State v. Ulibarri, 96 N.M. 511, 632 P.2d 746 (1981)

May 19, 1981 · Court of Appeals of New Mexico · No. 4968
96 N.M. 511, 632 P.2d 746

632 P.2d 746

STATE of New Mexico, Plaintiff-Appellee, v. Manuel J. ULIBARRI, Defendant-Appellant.

No. 4968.

Court of Appeals of New Mexico.

May 19, 1981.

Certiorari Quashed Aug. 21, 1981.

*512John B. Bigelow, Chief Public Defender, Melanie S. Kenton, Asst. Appellate Defender, Santa Fe, for defendant-appellant.

Jeff Bingaman, Atty. Gen., Marcia E. White, Asst. Atty. Gen., Santa Fe, for plaintiff-appellee.



Convicted of operating a motor vehicle while under the influence of intoxicating liquor contrary to § 66-8-102, N.M.S.A.1978 (Supp.1980), defendant was sentenced to a term of nine months and fined $500.00 as a second offender. Defendant appeals claiming that under Baldasar v. Illinois, 446 U.S. 222, 100 S.Ct. 1585, 64 L.Ed.2d 169 (1980), his first offense, a guilty plea in Clovis Municipal Court to a charge of driving while intoxicated, could not be uséd to enhance his penalty because he was not represented by counsel. We agree and reverse.

The sole issue we decide is whether an enhancement raising the subsequent penalty from a petty misdemeanor to a high misdemeanor comes within the prohibition of Baldasar. The State suggests that the defendant could not benefit from the ruling in Baldasar if he had waived counsel. However, we do not understand the State to be asserting that defendant in fact had waived his right to counsel. The record is silent and presuming a waiver of counsel from a silent record is impermissible. Burgett v. Texas, 389 U.S. 109, 88 S.Ct. 258, 19 L.Ed.2d 319 (1967). Secondly, this issue was not the basis of the ruling in the trial court. The trial court ruled that Baldasar does not apply to the defendant because the enhancement involved was not from a misdemeanor to a felony.

The State also contends that Baldasar is distinguishable because the enhanced penalty in that case was a felony, whereas we do not have a felony charge in this case. Consequently, the State maintains that neither Argersinger v. Hamlin, 407 U.S. 25, 92 S.Ct. 2006, 32 L.Ed.2d 530 (1972), nor Scott v. Illinois, 440 U.S. 367, 99 S.Ct. 1158, 59 L.Ed.2d 383 (1979), is violated because the defendant was not jailed for his uncounseled conviction.

We read Baldasar to mean that even if the enhanced offense is a misdemeanor with a light penalty, an accused may not be sentenced to serve a term of imprisonment unless he was afforded the benefit of assistance of counsel in the prior as well as the predicate offense. All instances where an enhancement follows a prior offense in *513which the defendant did not have the assistance of counsel in his defense are controlled by Baldasar. The fact of the prison term and not the gravity of the offense is the controlling criterion. Argersinger v. Hamlin, supra; Scott v. Illinois, supra.

The State invites our attention to Lewis v. United States, 445 U.S. 55, 100 S.Ct. 915, 63 L.Ed.2d 198 (1980). There, the defendant was not allowed to collaterally attack a firearm violation by showing that his status of being a criminal was constitutionally infirm because he was not afforded counsel. The Supreme Court recognized Burgett and other cases for the proposition that an invalid conviction under Gideon v. Wainwright, 372 U.S. 335, 83 S.Ct. 792, 9 L.Ed.2d 799 (1963), could not be used for enhancement purposes. Nevertheless, the Supreme Court held that the clear intent of Congress was not to limit the coverage of the firearm statute to persons whose convictions are not subject to collateral attack:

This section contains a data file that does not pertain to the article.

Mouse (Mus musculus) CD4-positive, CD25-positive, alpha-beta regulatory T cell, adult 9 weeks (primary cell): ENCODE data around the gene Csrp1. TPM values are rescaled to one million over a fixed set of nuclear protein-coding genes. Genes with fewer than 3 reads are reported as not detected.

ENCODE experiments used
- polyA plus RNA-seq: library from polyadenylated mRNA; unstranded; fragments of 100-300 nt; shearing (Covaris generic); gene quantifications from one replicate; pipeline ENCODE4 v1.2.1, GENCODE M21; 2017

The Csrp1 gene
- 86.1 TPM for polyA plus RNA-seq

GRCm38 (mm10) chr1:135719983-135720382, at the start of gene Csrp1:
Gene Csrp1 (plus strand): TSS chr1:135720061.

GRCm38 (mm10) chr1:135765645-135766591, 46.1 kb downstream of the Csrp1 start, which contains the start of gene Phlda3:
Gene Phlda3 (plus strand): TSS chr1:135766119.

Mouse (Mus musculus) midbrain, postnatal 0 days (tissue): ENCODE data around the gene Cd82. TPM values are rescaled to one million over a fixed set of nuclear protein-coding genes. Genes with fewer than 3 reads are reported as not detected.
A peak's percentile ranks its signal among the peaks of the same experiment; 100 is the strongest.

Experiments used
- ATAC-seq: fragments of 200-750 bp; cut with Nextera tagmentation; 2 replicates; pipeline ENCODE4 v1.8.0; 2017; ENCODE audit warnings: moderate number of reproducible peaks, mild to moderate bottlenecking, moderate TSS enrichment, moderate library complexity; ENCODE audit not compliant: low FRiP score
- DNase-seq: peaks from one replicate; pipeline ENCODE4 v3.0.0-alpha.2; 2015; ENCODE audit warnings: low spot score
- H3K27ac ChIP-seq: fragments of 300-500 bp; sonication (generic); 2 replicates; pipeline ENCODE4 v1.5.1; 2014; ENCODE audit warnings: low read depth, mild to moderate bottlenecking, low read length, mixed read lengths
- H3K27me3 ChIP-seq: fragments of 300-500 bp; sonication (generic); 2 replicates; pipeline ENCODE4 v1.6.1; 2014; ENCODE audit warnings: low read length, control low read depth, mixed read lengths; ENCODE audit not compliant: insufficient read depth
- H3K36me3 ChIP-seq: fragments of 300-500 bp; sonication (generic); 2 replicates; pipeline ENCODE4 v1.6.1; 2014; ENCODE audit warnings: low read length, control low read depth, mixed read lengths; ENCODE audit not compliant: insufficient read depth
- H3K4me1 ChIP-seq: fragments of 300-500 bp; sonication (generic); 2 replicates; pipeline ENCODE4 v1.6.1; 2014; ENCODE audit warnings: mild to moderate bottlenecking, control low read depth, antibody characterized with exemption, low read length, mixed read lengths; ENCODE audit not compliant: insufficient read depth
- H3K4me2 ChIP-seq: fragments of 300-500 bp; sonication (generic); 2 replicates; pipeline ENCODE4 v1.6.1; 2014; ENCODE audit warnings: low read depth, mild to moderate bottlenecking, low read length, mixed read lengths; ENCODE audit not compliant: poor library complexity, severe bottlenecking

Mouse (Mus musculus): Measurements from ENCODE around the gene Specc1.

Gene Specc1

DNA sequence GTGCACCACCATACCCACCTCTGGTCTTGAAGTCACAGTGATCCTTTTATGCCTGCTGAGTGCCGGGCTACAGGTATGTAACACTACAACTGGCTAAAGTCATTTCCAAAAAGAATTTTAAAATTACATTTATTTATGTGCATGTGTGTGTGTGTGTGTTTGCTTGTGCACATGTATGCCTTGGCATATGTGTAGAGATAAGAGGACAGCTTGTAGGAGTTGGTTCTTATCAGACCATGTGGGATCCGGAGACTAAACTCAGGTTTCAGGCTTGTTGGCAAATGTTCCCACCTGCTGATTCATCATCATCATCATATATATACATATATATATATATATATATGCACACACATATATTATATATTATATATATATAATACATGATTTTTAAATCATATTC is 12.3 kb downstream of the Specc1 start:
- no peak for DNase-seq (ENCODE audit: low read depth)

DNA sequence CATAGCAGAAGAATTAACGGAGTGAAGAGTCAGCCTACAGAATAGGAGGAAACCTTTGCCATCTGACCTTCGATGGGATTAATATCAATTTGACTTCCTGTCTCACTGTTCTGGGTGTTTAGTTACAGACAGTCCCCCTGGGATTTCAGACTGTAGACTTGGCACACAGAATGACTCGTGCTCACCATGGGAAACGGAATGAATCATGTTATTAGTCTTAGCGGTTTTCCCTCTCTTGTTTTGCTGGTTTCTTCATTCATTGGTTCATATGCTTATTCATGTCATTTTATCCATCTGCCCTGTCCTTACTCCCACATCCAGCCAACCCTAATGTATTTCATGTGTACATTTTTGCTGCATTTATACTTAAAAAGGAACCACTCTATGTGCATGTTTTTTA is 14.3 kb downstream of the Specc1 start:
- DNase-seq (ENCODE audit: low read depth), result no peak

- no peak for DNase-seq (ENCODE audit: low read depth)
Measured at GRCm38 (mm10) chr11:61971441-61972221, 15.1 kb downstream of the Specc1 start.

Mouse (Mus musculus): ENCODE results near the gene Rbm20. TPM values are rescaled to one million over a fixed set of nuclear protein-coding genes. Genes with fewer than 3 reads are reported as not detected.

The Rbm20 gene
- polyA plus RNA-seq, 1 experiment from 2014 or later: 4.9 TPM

The statutory language is sweeping, and its plain meaning is that the fact of a felony conviction imposes a firearm disability until the conviction is vacated or the felon is relieved of his disability by some affirmative action, such as a qualifying pardon or a consent from the Secretary of the Treasury. The obvious breadth of the language may well reflect the expansive legislative approach revealed by Congress’ express findings and declarations, in 18 U.S.C.App. § 1201, concerning the problem of firearm abuse by felons and certain specifically described persons.

Finally, we note that Lewis was decided on February 27, 1980, and Baldasar was decided on April 22, 1980. The dissent in Baldasar points to Lewis. Thus, although sympathetic to the position taken by the State in suggesting that there is no clear policy enunciated by the Supreme Court in these two cases, nevertheless, we are not free to disregard the latest pronouncement by the United States Supreme Court in this area. The latest pronouncement seems to be that an uncounseled prior conviction, felony or misdemeanor, may not be used to enhance a subsequent offense. We are not unmindful of the contention that in Lewis the prior conviction was much more relevant to the firearm conviction. That fact does not lead to a different conclusion. In fact, it might be considered a basis for distinguishing Lewis from Baldasar. In Lewis, the Supreme Court reasoned: “Congress could rationally conclude that any felony conviction, even an allegedly invalid one, is a sufficient basis on which to prohibit the possession of a firearm.” Even in that decision, the court expressly reaffirmed the holding in Burgett that an uncounseled conviction is not valid for enhancement purposes.

Accordingly, we reverse and remand.


LOPEZ and WALTERS, JJ., concur.